Africa Economics, Philippines Poverty, Taiwan Judges, More: Saturday Buzz, November 12, 2016


Google Alerts tipped me to what sounds like a monster new database of African economic data. “ADDaX is the first economic product to cover all 54 African countries, and the only one to use both African and global source material. By integrating international data from trade organizations, government departments, agencies and NGOs, with African data from central banks, country Ministries of Finance and National Offices of Statistics, ADDaX tracks more than 50,000 indicators and includes greater than 26 million data records. ADDaX also features comprehensive province and municipal reporting, including legacy units such as former states.” As you might imagine, this data product is not free.

The government of the Philippines has launched a new site consolidating all agency data sets relating to poverty. “Developed in cooperation with the World Bank-Institutional Development Fund (WB-IDF), the Tala ng Bayan Laban sa Kahirapan (TALAMBAYAN) is designed to present poverty data from all regions of the Philippines in an easy-to-read format.”

What is it with all these judicial Web sites all of a sudden? The Judicial Yuan (one of the branches of the Republic of China, also known as Taiwan) is creating a database of judges and their decisions. “To conform with the values of a democratic nation, Judicial Yuan officials said that they would establish an online platform to present profiles and basic information of all judges, and records of their decisions, so people can monitor their judicial power, enhancing trust in the justice system.”


Facebook is reviving its Rooms app…. sort of. “Facebook’s experiment with semi-anonymous social networking centered around interests, via a standalone app called Rooms, failed. But the learnings from that earlier experiment have now popped up in Facebook’s Messenger application as a new feature called Rooms, which is rolling out now in select markets.”

Is Instagram going to get its own live video feature? (And does anyone else wonder why Facebook doesn’t do more to integrate Instagram instead of developing all these features in parallel? No? Just me? Okay.)
“After adding the Snapchat rip-off Stories features to Instagram, Facebook is now reportedly working on a new feature, which is similar to the Facebook’s Live feature. The upcoming feature will be called as ‘Go Insta’.”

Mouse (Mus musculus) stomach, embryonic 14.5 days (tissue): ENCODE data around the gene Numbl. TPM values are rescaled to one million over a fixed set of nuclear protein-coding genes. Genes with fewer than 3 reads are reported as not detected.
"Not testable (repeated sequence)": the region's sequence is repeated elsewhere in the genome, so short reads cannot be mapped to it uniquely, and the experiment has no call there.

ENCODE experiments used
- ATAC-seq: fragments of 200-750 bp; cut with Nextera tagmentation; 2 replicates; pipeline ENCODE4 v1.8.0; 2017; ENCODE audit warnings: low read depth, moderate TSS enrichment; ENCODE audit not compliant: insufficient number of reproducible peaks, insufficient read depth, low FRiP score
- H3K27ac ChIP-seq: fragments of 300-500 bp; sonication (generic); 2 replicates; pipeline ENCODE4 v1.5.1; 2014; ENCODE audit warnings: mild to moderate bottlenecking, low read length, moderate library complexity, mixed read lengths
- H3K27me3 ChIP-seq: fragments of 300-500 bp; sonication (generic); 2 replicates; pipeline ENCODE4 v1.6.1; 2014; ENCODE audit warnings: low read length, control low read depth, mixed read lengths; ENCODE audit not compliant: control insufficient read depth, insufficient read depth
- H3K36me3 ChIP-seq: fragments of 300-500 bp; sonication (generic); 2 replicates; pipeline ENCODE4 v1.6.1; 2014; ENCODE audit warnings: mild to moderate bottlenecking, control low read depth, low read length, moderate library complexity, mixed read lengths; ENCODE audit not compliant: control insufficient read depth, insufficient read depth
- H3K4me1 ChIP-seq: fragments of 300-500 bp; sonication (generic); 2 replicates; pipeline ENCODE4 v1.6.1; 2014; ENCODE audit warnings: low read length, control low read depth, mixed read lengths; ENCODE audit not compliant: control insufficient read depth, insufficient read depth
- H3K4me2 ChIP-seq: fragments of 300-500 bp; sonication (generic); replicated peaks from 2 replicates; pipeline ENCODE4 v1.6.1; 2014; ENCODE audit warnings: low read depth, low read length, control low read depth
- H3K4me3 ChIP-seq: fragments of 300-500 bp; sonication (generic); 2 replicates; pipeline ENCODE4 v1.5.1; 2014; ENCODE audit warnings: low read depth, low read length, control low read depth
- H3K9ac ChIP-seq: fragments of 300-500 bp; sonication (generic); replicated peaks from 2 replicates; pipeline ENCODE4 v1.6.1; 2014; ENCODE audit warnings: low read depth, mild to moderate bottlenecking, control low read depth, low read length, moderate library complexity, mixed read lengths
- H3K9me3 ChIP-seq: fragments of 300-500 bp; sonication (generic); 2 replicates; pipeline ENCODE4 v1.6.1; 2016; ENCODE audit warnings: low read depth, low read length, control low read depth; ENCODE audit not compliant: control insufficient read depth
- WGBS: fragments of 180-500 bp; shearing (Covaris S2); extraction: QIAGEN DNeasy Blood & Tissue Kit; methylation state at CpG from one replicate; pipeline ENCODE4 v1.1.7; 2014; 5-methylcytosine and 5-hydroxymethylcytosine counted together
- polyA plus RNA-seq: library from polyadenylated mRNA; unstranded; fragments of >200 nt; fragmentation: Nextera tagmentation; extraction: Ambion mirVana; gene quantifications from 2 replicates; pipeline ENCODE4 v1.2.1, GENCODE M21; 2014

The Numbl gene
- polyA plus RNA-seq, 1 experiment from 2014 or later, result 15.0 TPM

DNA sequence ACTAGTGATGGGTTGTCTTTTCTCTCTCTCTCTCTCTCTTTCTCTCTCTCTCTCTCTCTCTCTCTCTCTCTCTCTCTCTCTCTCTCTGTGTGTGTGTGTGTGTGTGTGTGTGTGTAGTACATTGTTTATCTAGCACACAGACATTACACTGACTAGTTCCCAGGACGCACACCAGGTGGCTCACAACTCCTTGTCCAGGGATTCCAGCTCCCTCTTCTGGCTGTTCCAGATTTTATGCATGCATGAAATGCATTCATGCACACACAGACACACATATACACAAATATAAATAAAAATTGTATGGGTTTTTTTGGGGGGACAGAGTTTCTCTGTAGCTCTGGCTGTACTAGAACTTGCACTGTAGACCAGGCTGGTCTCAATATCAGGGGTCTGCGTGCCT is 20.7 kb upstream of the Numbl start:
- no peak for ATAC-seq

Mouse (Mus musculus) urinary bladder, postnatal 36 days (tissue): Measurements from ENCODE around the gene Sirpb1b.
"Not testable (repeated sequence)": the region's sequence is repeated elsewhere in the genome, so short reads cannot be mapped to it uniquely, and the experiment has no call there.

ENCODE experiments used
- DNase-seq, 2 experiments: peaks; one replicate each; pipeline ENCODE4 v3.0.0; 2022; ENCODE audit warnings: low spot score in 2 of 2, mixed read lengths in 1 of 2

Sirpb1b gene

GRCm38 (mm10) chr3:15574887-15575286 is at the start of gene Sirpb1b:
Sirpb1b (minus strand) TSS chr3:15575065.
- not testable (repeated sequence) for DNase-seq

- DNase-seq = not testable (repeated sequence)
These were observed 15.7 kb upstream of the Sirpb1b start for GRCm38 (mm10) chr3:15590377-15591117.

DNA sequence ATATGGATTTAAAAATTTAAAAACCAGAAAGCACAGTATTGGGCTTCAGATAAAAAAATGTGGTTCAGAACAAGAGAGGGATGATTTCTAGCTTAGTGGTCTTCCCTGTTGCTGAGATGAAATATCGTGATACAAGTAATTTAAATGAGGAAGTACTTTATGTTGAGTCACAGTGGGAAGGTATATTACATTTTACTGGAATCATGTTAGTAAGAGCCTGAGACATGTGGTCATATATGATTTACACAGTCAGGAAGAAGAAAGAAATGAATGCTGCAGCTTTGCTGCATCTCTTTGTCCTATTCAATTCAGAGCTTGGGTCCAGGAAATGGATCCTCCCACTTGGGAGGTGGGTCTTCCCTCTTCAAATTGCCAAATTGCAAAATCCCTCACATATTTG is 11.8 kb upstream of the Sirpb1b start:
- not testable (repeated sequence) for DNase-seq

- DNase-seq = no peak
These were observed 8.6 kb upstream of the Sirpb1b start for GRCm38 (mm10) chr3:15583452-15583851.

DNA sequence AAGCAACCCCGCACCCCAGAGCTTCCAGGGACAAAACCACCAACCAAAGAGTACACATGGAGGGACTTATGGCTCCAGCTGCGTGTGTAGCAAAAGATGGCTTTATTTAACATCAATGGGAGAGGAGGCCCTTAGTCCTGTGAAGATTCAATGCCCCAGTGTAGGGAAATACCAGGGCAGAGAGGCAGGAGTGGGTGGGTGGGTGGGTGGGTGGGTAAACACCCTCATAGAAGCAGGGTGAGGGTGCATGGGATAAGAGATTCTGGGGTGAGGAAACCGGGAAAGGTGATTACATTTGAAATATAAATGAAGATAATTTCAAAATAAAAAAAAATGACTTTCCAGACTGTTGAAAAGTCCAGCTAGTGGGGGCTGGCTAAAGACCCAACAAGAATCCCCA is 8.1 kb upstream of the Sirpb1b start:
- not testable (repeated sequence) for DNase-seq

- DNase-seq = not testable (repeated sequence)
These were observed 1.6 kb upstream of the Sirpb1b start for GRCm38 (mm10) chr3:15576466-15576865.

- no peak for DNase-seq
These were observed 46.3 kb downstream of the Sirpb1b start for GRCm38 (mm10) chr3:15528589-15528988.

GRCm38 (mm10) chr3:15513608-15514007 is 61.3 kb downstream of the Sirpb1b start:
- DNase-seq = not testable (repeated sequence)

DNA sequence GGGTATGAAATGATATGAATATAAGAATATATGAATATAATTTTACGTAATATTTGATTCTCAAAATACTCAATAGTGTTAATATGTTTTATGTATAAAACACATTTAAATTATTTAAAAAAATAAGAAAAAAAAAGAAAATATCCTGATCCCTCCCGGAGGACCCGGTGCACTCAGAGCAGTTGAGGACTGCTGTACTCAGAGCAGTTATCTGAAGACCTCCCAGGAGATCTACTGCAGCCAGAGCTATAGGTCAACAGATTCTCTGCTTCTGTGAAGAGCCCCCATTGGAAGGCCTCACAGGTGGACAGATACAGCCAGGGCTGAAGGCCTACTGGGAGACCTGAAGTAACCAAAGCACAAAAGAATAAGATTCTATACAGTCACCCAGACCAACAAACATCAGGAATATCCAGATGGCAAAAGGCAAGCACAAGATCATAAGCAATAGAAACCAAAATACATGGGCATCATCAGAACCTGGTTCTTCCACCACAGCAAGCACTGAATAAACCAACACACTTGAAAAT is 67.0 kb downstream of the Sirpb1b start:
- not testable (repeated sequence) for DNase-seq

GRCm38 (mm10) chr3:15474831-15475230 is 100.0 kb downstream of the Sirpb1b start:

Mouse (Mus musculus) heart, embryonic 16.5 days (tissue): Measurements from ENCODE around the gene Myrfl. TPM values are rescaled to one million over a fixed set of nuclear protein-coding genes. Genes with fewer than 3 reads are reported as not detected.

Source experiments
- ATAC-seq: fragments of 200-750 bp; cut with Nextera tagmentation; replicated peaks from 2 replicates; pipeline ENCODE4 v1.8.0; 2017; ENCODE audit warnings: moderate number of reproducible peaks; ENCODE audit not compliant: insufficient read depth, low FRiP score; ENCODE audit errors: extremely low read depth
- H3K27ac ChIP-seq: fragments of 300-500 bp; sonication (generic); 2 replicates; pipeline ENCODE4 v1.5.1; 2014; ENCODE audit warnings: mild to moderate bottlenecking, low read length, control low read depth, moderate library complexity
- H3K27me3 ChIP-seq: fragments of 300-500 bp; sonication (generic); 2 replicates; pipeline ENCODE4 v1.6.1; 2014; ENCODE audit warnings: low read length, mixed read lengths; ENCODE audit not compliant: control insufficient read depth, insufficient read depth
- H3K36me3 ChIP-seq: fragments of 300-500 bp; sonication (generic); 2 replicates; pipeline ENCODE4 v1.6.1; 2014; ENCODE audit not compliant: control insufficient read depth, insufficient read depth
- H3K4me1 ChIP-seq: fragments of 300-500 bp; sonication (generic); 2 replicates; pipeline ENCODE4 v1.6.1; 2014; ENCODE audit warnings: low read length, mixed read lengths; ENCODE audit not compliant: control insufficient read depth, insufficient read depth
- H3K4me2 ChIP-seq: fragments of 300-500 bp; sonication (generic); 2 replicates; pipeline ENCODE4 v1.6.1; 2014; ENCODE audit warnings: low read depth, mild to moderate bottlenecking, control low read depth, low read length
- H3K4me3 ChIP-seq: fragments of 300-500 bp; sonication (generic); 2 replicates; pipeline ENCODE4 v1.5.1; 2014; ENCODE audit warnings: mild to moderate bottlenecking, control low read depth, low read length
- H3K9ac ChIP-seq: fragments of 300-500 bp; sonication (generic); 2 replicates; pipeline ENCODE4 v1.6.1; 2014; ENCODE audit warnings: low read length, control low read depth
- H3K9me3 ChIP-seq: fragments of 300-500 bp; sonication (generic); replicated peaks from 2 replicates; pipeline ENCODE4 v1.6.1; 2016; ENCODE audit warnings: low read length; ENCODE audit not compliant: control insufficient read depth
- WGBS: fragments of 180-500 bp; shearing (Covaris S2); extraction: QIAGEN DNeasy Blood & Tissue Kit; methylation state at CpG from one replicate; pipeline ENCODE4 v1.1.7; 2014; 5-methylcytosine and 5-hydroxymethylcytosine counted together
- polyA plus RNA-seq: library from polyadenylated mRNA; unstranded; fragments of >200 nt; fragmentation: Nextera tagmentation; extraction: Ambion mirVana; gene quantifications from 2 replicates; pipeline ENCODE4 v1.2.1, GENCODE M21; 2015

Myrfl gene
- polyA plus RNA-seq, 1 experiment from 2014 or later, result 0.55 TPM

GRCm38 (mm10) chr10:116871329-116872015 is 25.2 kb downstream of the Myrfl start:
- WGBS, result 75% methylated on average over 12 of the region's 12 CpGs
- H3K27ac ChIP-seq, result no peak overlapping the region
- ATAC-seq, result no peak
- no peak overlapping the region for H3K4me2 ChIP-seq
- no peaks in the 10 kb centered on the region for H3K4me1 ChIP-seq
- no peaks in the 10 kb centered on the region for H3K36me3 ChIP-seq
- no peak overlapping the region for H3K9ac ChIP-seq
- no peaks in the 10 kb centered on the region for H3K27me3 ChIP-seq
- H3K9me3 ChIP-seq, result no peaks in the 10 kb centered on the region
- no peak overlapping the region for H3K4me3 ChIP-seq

The College of Charleston was supposed to do an event called “Easier Paper Grading with Google Classroom” but couldn’t because of Hurricane Matthew. So they turned it into a six-part video series and posted it online. All six videos put together are roughly forty minutes.

Microsoft has created an app for the color-blind. “The app uses the iPhone camera to adjust colors in a way that makes them easier to distinguish for color-blind people. The enhanced image shows up on the iPhone screen, allowing users to pick out flowers, choose matching outfits or take in the beauty of fall, for example.”

Welp, that was quick: 12 tips and tricks for Google’s Daydream View. “Forget Google Cardboard, Google’s first VR headset is available and it’s pretty darn good. Before you dive deep into a virtual ocean, or find yourself trying to diffuse a bomb with the help of teammates, there are a few things you need to know.”


A wonderful story from The New York Times: Teenager Seeks to Honor Veterans of War by Preserving Their Stories. “As nations honored their war veterans on Friday — Armistice Day and Veterans Day —a 19-year-old in California is trying to preserve as many voices of World War II veterans in the United States as he can. Many of the veterans are in their twilight years, with ages in the late 80s and the 90s. The teenager, Rishi Sharma, has started a nonprofit organization, Heroes of the Second World War, to record video interviews with them for posterity.”

Mashable: Everyone blamed Facebook for Trump, so Facebook killed everyone. No, it apparently was a bug. “Many living Facebook users were ‘memorialized’ Friday afternoon, meaning the social network claimed they were dead.”


Unfortunately there are crooks on the Internet, and even more unfortunately – they innovate. “It’s called ‘Angler Phishing’ and, yes, the name is from the scary deep-sea fish in the movie Finding Nemo. It refers to a clever new scam in which crooks impersonate the social media teams of banks and retailers in order to trick consumers into disclosing sensitive personal information.”

The latest data leak is from a global recruitment company which might need to recruit an IT staff. “On Thursday, it emerged that an outsourcing company named Capgemini had left a database containing sensitive information on the open internet, exposing the names, contact details, resumes, and other personal information of potentially millions of people who used a global recruiting firm.” Good morning, Internet…

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